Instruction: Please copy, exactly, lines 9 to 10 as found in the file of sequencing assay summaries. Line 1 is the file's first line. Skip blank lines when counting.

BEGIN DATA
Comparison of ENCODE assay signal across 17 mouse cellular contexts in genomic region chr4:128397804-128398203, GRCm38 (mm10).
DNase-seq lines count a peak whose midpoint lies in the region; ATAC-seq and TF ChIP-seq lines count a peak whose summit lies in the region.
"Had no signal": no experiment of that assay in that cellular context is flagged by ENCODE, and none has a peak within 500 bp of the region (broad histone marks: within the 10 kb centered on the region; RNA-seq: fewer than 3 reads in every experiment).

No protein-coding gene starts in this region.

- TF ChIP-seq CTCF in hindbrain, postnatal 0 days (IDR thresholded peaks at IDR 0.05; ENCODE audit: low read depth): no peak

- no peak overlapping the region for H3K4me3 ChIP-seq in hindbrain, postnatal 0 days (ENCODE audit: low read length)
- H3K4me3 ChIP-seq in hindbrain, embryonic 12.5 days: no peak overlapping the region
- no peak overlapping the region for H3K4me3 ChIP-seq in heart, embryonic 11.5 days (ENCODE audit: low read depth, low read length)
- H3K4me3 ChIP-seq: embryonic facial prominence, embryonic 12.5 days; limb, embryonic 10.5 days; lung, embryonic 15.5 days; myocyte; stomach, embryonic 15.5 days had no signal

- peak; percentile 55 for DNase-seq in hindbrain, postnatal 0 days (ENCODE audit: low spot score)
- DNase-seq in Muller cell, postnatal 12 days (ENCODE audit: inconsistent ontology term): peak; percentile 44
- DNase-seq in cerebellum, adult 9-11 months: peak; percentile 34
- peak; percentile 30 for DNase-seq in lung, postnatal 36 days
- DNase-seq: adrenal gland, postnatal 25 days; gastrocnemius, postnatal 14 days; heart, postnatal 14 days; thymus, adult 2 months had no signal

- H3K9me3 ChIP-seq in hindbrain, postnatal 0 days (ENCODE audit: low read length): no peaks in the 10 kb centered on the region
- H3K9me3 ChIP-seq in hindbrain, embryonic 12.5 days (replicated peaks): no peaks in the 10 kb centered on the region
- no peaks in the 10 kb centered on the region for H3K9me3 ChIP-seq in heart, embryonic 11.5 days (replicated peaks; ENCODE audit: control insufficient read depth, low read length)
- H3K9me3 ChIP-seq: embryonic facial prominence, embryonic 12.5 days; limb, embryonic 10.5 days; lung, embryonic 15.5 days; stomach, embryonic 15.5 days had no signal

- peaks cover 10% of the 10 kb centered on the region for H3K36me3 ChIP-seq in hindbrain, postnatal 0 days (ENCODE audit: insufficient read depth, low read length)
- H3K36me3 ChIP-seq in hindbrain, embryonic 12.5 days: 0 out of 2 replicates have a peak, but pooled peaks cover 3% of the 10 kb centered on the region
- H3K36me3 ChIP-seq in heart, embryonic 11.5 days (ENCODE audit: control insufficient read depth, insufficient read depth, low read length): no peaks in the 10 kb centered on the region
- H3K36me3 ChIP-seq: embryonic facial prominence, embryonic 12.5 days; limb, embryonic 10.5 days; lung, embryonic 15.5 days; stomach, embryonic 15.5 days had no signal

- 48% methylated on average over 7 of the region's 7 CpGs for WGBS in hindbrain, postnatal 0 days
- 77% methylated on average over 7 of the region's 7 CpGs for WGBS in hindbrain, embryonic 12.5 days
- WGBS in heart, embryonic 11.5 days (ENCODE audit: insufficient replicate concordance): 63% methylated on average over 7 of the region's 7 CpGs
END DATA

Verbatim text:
- H3K4me3 ChIP-seq: embryonic facial prominence, embryonic 12.5 days; limb, embryonic 10.5 days; lung, embryonic 15.5 days; myocyte; stomach, embryonic 15.5 days had no signal

- peak; percentile 55 for DNase-seq in hindbrain, postnatal 0 days (ENCODE audit: low spot score)